The final payoff, and consequence, of the conceptual (Part 1), historical (Part 2), and counterpower (Part 3) analyses of migration and social motion is that they provide us with the tools to analyze contemporary migration in a new way: from the perspective of the primacy of migration and motion (Part 4). This is possible because the migrant is not only a historical figure but also a contemporary one, produced under certain social conditions that have persisted throughout history in different ways, to varying degrees, and in different combinations. Contemporary migration is a hybrid mix of all of them.
Analyzing contemporary migration according to the primacy of movement thus makes three important contributions. First, it allows us to see that contemporary migration is not a secondary phenomenon that simply occurs between states. Rather, migration is the primary condition by which something like societies and states is established in the first place. Migration is an essential part of how societies move. In particular, the expulsion of the migrant is a condition for social expansion and reproduction: it is constitutive. Second, it allows us to see that contemporary migration is poorly understood according to a single axis of social expulsion. Rather, the social conditions of migration are always a mixture of territorial, political, juridical, and economic types of expulsion. All four are operative at the same time to different degrees. Thus, migrants are always a mixture of different subjective tendencies toward nomadism, barbarism, vagabondage, and proletarian migrancy. Finally, this movement-oriented analysis allows us to see that there are alternatives to the contemporary conditions of migration being developed by migrants today.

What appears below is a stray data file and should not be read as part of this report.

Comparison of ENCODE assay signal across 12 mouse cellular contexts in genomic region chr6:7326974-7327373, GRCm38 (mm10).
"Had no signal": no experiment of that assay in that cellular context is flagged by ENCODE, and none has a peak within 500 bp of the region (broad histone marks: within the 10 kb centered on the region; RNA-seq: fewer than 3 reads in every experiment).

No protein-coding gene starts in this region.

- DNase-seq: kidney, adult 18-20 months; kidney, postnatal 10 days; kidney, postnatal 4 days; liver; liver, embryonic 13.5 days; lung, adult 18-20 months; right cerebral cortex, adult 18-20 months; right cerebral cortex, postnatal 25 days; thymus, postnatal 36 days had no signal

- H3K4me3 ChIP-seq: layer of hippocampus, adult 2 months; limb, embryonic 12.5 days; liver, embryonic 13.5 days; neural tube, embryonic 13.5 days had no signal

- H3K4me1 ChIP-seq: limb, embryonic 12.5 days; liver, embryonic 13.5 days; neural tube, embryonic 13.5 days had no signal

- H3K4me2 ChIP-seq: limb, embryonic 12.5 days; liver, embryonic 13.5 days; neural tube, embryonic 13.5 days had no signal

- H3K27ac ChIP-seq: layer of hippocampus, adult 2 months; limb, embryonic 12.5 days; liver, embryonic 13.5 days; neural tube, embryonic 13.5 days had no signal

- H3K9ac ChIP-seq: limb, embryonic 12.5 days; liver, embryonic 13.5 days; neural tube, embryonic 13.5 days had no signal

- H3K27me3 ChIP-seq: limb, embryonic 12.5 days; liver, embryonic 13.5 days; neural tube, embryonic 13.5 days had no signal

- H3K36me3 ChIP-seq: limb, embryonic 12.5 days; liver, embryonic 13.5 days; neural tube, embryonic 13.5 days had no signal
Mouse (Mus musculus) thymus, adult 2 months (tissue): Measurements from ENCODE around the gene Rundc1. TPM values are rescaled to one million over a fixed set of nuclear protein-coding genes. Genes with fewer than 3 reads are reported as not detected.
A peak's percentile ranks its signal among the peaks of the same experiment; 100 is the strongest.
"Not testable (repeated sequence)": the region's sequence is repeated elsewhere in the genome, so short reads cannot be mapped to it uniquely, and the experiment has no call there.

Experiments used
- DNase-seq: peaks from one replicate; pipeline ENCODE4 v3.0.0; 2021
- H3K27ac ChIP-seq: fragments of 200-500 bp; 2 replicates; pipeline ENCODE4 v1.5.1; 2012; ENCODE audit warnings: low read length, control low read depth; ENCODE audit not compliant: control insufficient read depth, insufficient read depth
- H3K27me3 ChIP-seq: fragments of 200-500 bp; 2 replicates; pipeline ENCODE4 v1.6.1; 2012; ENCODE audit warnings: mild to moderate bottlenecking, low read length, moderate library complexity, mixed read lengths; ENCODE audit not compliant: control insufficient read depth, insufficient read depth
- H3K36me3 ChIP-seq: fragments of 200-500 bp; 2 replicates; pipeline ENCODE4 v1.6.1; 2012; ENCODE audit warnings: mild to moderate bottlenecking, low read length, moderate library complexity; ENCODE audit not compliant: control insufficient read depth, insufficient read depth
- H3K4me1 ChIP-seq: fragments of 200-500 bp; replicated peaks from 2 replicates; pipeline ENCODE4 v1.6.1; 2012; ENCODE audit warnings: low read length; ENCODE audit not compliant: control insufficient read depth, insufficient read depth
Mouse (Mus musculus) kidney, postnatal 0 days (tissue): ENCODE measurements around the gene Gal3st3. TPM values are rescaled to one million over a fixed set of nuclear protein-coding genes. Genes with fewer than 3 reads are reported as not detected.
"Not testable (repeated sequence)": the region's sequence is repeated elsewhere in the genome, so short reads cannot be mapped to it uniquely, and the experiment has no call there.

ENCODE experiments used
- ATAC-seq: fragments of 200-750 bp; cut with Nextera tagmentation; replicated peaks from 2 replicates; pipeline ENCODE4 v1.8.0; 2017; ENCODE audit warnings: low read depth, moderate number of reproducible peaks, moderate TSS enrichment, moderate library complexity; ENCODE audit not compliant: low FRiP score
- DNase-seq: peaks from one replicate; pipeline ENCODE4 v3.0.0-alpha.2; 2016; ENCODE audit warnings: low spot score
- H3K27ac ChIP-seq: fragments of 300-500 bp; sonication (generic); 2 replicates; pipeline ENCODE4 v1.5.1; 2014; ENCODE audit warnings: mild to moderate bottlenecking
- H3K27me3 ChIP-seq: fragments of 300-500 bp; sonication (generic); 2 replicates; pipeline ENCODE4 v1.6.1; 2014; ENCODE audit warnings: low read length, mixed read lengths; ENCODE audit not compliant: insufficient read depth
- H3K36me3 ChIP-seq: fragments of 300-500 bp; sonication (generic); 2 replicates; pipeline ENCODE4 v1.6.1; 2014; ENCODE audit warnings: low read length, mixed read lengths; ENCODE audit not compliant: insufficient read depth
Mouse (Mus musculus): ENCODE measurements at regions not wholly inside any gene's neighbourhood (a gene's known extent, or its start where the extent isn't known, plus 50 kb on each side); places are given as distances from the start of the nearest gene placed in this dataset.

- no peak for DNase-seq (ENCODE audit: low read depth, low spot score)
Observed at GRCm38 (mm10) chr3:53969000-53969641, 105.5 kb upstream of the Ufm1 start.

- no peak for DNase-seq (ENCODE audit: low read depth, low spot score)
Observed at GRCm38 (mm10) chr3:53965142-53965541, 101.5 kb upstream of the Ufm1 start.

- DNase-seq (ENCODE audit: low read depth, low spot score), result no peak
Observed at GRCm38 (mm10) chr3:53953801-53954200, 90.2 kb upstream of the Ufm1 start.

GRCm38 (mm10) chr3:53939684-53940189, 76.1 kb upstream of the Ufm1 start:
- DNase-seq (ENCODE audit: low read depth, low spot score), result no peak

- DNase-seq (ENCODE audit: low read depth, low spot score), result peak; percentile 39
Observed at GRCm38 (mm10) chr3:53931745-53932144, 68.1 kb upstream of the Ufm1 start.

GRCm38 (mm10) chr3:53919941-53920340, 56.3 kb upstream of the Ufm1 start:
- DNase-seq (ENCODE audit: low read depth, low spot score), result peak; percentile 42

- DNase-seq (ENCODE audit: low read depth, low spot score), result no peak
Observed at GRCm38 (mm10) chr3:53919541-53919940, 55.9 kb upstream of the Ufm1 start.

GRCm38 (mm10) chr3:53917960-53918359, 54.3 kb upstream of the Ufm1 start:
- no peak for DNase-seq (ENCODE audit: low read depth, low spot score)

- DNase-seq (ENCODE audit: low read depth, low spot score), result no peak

However, there is still much work to be done in three major areas. The first area is historical. This book has limited its historical scope for the sake of clarity and brevity to analyzing only four major types of kinopower (centripetal, centrifugal, tensional, and elastic) during their general period of social dominance. Once these types of kinopower emerge historically, they tend to persist and mix with one another, creating various hybrid combinations. For example, the technology of enclosure creates a territorial expulsion from the land, a political expulsion of the peasants from the decision-making process, a juridical expulsion from the customary law, and an economic expulsion from employment. Expulsion is always multiple. It is always a question of type and degree. Thus, what remains to be done in the future is to analyze the kinopolitical technologies presented here (and elsewhere) according to their full historical and kinetic mixture or hybridization—which this book has presented only in their relative isolation.